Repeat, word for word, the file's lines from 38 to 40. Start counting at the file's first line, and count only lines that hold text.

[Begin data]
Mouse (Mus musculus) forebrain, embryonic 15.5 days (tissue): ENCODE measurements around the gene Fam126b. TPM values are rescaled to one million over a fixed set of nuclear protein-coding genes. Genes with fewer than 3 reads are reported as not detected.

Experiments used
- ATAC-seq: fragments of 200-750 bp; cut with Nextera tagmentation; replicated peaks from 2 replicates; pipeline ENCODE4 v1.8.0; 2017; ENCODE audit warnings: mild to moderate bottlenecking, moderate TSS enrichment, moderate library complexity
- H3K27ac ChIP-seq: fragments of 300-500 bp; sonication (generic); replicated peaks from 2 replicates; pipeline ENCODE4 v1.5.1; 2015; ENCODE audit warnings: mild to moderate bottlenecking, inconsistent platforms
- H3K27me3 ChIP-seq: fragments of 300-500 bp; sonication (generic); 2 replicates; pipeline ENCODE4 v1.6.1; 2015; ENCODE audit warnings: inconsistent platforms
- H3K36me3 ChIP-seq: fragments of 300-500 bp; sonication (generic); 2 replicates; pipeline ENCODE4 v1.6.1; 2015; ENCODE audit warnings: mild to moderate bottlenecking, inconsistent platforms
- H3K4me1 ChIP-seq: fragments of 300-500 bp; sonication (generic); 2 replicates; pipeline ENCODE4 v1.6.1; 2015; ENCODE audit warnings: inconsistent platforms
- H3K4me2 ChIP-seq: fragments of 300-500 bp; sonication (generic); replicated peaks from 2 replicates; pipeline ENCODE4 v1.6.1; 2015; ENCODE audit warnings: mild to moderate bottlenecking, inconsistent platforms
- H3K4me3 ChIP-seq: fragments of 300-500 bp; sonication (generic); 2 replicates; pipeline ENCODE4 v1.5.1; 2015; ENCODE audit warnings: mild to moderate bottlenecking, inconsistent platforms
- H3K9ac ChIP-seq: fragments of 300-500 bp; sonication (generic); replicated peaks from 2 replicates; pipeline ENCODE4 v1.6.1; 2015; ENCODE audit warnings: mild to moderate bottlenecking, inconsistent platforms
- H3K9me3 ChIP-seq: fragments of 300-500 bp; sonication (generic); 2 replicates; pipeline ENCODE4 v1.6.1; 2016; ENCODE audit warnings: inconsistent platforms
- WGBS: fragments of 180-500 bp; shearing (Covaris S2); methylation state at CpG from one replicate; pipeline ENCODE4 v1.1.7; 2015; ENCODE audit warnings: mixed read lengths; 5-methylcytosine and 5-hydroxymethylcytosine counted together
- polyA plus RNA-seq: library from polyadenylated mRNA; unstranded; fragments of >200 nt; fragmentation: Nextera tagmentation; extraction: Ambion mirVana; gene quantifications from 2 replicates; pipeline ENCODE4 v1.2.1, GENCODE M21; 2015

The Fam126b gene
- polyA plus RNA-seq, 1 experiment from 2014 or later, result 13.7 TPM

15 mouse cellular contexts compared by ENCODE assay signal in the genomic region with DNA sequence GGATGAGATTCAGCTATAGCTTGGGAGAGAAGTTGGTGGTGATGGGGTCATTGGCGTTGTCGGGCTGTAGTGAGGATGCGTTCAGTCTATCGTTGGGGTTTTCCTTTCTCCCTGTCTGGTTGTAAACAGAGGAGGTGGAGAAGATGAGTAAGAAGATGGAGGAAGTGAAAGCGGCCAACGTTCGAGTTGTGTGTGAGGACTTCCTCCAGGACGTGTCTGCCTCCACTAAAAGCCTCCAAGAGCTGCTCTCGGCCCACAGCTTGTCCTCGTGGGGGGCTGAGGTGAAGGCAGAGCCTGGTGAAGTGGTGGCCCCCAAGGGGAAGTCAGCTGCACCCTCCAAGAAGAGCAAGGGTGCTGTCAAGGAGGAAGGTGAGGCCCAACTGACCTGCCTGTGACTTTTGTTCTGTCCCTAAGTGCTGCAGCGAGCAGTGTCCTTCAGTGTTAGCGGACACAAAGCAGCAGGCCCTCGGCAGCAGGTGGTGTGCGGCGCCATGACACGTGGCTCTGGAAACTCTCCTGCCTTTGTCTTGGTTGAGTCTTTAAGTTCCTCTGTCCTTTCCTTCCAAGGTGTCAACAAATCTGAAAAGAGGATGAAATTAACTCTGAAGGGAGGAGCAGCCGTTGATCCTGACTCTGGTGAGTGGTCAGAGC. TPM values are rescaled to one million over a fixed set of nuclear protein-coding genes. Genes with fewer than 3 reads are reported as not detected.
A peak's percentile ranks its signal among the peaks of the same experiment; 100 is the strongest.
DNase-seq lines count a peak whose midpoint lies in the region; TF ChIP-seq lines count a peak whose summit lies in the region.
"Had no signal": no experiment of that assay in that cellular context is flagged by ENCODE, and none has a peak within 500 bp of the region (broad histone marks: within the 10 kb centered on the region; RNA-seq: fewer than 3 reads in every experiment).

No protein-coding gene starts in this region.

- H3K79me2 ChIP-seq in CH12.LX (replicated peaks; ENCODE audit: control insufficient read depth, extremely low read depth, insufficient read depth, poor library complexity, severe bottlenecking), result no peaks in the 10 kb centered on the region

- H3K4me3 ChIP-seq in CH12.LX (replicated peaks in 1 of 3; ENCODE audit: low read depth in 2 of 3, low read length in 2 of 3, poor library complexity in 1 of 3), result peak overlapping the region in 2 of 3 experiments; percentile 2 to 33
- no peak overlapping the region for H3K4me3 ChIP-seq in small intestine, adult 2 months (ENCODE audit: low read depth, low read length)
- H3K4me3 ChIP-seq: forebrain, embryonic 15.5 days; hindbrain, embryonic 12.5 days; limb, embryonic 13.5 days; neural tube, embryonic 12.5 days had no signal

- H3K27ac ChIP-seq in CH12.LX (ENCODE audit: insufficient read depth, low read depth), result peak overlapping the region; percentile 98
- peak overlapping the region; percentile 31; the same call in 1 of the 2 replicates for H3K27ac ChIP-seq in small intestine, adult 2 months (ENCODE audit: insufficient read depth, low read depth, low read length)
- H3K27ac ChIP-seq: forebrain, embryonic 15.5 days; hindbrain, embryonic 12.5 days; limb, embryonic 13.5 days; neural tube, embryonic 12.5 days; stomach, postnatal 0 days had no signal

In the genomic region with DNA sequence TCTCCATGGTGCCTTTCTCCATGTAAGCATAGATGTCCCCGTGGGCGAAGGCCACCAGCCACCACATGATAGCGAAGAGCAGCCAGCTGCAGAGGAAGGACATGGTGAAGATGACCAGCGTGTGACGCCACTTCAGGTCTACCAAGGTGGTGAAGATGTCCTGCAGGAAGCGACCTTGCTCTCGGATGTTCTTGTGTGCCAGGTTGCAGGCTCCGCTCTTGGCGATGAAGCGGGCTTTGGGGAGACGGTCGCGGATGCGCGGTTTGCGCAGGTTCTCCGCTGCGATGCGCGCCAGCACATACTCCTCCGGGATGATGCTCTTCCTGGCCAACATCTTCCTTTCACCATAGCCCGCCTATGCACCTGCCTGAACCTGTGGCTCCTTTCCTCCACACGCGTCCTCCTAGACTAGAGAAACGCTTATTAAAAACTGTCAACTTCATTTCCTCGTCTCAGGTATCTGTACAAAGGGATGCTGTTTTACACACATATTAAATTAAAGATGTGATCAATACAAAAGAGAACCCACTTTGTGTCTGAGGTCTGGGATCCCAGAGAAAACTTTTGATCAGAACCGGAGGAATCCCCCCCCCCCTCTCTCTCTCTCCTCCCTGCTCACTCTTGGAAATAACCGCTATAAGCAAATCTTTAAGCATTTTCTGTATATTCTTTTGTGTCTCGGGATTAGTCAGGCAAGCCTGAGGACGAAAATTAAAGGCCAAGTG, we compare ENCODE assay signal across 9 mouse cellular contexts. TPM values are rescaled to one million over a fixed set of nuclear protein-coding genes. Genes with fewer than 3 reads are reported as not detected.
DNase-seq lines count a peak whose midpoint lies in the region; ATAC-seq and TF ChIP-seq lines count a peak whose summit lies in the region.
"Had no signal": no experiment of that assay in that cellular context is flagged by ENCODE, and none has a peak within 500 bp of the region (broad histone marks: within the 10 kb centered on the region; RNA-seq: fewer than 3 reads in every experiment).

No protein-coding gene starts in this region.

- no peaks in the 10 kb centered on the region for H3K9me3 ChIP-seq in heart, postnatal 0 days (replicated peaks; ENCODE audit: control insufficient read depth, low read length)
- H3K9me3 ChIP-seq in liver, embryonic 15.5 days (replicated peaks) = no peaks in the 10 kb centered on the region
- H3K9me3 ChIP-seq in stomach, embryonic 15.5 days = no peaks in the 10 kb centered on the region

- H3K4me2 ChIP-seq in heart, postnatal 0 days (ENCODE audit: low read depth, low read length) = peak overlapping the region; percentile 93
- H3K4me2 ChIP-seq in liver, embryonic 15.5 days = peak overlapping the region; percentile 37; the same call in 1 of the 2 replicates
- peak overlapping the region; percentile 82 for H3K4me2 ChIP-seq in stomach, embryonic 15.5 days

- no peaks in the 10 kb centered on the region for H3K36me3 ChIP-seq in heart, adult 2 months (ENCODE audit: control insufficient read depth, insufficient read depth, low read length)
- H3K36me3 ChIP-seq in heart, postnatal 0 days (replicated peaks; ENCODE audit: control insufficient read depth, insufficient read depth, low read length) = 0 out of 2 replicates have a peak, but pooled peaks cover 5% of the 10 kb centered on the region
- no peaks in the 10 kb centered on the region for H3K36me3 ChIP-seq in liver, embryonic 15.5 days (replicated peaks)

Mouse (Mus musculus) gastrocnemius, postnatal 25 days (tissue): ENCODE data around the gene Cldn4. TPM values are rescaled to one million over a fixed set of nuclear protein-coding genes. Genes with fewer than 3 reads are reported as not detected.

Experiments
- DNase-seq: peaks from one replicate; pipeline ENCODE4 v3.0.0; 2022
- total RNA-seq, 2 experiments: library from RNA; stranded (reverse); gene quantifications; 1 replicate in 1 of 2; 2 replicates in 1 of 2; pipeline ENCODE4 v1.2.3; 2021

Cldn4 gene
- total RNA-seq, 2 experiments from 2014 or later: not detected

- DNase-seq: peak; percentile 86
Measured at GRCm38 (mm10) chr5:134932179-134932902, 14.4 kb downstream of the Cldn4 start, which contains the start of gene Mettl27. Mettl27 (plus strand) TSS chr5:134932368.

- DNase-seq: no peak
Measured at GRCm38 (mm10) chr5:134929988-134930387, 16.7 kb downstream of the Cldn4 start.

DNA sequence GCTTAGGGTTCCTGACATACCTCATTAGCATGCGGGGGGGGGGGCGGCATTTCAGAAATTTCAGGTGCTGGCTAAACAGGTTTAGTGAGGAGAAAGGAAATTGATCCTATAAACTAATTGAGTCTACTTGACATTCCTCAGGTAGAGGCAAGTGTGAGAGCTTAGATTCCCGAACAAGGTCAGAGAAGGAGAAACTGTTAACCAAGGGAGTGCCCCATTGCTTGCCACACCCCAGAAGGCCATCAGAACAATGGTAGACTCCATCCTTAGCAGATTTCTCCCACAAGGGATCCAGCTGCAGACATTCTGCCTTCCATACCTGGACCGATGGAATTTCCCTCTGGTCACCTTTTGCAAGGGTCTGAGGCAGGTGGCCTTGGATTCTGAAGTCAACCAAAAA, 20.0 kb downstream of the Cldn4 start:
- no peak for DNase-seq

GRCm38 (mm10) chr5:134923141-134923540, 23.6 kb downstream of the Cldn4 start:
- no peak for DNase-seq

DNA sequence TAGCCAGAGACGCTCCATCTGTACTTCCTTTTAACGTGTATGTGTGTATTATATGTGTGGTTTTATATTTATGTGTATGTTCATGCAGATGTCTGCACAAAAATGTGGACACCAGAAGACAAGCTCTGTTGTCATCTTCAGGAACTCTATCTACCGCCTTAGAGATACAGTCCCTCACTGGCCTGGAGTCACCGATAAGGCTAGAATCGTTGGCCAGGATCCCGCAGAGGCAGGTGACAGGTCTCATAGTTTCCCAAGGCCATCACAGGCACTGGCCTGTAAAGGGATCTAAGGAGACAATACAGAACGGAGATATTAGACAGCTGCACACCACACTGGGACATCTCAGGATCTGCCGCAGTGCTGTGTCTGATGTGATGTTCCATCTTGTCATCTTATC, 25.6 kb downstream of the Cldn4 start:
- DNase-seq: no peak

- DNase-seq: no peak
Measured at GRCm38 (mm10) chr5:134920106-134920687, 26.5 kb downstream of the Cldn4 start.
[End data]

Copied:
- no peaks in the 10 kb centered on the region for H3K36me3 ChIP-seq in heart, adult 2 months (ENCODE audit: control insufficient read depth, insufficient read depth, low read length)
- H3K36me3 ChIP-seq in heart, postnatal 0 days (replicated peaks; ENCODE audit: control insufficient read depth, insufficient read depth, low read length) = 0 out of 2 replicates have a peak, but pooled peaks cover 5% of the 10 kb centered on the region
- no peaks in the 10 kb centered on the region for H3K36me3 ChIP-seq in liver, embryonic 15.5 days (replicated peaks)